“This unexpected score is not that surprising if you think about the economic situation of the Netherlands,” says Leyla, a Muslim woman based in Amsterdam.

Indeed, according to Leyla, “the terrible campaign” of the alliance of left-wing labour and ecologists (PvdA-GL) led by former European commissioner Frans Timmermans has been a total failure. 

She also highlights the lack of proposed policies to help Dutch people face inflation and the dire cost-of-living crisis currently hitting the country. “The main reason Geert Wilders’s party obtained this high score in the Dutch election is because he placed greater emphasis on the insufficient purchasing power in the country,” she added. “People can barely afford to rent or eat their fill these past months,” Leyla explained. 

Between necessary immigration, but criticised by the far right, a housing shortage, and agriculture no longer in line with climate issues, the economic challenges for the years to come are numerous in an 18-million-people country.

“As a hijabi teacher, I am not really scared because the Constitution of this country protects us all and gives us all freedom of religion,” Leyla told The Muslim Vibe. “I don’t think he will be able to ban the Qur’an and mosques; I can still go to work with my hijab on. The day after his win, I did not notice any change of attitude; people are still nice to me and very down to earth compared to German or French people”, she said. “Maybe 2.5 million people voted for me, but we are still 16 million Dutch who oppose his ideas”, Leyla added.

After the surprise electoral victory of the far right of Geert Wilders, negotiations to form a government coalition in the Netherlands reached an impasse on Monday after the resignation of the man responsible for leading them.

European and international leaders are closely watching whether the Netherlands’ new strongman and his Freedom Party (PVV) can form a government with partners wary of his vehement views against Islam, immigration, and the European Union. 

Indeed, Gom van Strien, appointed by the far-right leader to conduct the negotiations, had to resign after being accused of having committed fraud within his former company by the Dutch media this weekend.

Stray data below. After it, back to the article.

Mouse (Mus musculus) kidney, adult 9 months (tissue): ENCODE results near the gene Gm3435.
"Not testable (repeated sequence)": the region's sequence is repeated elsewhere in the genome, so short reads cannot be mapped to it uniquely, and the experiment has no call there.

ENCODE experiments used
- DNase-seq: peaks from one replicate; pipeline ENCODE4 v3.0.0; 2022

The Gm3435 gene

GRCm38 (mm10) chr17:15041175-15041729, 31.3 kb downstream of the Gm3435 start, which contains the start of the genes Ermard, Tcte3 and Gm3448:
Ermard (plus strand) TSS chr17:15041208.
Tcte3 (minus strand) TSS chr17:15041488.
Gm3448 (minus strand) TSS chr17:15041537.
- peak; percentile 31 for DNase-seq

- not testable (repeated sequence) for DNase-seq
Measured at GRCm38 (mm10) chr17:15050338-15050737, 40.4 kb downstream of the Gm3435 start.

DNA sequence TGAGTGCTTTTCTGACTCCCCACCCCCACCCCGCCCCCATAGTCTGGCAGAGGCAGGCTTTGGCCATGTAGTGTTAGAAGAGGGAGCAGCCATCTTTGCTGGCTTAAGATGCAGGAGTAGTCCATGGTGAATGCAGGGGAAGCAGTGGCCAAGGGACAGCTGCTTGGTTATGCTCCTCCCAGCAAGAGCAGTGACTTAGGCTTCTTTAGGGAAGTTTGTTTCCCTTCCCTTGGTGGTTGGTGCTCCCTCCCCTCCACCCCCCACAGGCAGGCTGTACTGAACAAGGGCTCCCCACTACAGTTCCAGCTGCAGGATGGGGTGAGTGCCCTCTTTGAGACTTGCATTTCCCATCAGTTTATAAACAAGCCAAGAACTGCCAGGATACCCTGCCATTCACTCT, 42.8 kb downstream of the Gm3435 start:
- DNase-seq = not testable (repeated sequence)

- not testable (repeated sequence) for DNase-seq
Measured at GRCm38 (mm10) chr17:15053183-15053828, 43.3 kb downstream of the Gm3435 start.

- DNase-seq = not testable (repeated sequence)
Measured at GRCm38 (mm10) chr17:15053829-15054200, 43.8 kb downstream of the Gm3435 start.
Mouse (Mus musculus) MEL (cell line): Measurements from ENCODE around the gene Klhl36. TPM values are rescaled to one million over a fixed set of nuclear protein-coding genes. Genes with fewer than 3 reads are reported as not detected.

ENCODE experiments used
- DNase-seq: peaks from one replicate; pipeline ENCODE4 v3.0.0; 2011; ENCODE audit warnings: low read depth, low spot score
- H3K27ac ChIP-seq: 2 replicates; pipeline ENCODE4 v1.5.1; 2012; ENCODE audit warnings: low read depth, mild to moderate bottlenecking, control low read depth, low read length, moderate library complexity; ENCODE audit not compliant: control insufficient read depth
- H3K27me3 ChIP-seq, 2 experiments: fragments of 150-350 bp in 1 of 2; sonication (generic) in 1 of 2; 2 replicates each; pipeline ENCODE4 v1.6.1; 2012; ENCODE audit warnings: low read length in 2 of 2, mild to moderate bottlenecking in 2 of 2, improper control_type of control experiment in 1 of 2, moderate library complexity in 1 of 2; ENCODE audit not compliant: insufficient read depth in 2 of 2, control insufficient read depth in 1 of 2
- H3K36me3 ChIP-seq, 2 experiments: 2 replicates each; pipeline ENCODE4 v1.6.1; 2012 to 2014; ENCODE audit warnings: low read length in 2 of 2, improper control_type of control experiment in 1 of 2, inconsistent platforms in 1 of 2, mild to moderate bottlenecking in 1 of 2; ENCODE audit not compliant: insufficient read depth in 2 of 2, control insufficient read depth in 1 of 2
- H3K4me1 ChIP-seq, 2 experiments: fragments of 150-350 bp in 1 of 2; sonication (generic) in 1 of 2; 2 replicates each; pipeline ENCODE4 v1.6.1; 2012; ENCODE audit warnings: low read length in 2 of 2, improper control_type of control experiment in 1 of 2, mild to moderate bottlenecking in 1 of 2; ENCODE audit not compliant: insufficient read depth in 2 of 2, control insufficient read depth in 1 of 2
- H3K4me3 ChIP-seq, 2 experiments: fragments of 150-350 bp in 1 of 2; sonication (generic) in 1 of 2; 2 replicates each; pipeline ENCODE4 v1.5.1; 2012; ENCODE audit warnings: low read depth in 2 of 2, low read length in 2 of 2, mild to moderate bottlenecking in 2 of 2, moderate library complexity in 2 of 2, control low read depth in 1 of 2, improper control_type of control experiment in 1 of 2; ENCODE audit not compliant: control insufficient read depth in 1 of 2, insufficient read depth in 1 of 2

Nevertheless, the far-right leader appeared optimistic on Monday, stressing that he was still running for the post of Prime Minister and urging other parties not to engage in political games. 

“Today, tomorrow, or the day after tomorrow, the PVV will help govern the Netherlands, and I will be the Prime Minister of this beautiful country,” he had already written this weekend on X (formerly Twitter), assuring wanting to be “positive and reasonable.”

But Geert Wilders also warned that his election victory could not be ignored, “Some politicians still don’t understand it,” Wilders warned. While cautioning that a new election could be possible if his party failed to form a coalition, he said the PVV would be even stronger if “the democratic mandate of millions of people” was ignored. 

Following the election results, Wilders said he was in favour of a coalition with the New Social Contract (NSC, 20 seats) of pro-reformer Pieter Omtzigt, the Farmer-Citizen Movement (BBB, 7 seats), and the centre-right People’s Party for Freedom and Democracy (VVD, 24 seats). 

VVD leader Dilan Yesilgöz has already ruled out sitting in a government led by Wilders but has indicated that she would be ready to “support a centre-right coalition”. The position of Yesilgoz, whose party lost 10 seats following the election, is, however, contested within his party.

Even if he remains at the gates of power and fails to trigger “Nexit”, Geert Wilders, with this electoral victory, will, in any case, have resoundingly strengthened the far right less than seven months away before the European elections.